IFGH 2012: Changing Incentives for Health Workers Through a Voucher Scheme for Maternal Health Services

January 30, 2012

Posted by Irish Forum for Global Health | Conference Abstracts

 

Authors:Ekirapa- Kiracho E.1, Kiwanuka SN.1, Brugha R.2, Sengooba F.1, Thomas S.3

Author Affiliations:1Makerere University School of Public Health, Uganda, 2Royal College of Surgeons, Ireland,3Trinity College Dublin, Ireland.

Option 1– Scientific / Empirical Research Findings Presented as – Oral Presentation

Aims:

A voucher scheme in Eastern Uganda was implemented to facilitate access to maternal health services. The scheme also aimed at altering incentives for providers so as to improve their motivation, performance and hence the quality of maternal health services delivered. The intention of this study was to explore changes in the incentives for providers and their influence on the behaviour of providers.

Methods:

The study was conducted using a case study design. The study population included health workers and women of reproductive age. Data was collected using key informant interviews (health workers) and focus group discussions (women of reproductive age). Thematic analysis was employed.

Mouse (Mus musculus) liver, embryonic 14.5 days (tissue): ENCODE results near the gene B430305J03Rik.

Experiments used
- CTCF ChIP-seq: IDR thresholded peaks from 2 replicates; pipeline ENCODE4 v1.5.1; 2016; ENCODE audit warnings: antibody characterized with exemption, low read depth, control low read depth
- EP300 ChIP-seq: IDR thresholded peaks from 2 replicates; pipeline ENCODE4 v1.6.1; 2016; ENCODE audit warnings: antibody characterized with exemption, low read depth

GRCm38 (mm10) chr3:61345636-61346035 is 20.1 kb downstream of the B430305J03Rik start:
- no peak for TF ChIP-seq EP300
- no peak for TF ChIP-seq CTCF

Results:

The health workers reported that they felt more motivated to perform their duties. This increased interest in their work was attributed to allowances provided by the scheme, the increased availability of the resources required at work, increased job enrichment and acquisition of skills as a result of the increased diversity and number of clients. The focus group discussions revealed that the health workers were perceived to be more available and responsive towards client needs. Their attitudes towards clients had also improved remarkably. One of the challenges reported was a high workload especially in understaffed facilities.

Conclusions/discussions/implications:

One of the reasons for absenteeism of health workers in Uganda has been the need to supplement their meagresalary. Financial incentives from the program provided additional income, so the health workers dedicated more time to their work. Positive changes in the work environment provided a more conducive environment for health workers hence they enjoyed their work. The increased numbers and diversity of clients led to the acquisition of new skills and job enrichment. These changes together with their internal drive to serve patients had a positive influence on the behaviour of the health workers.

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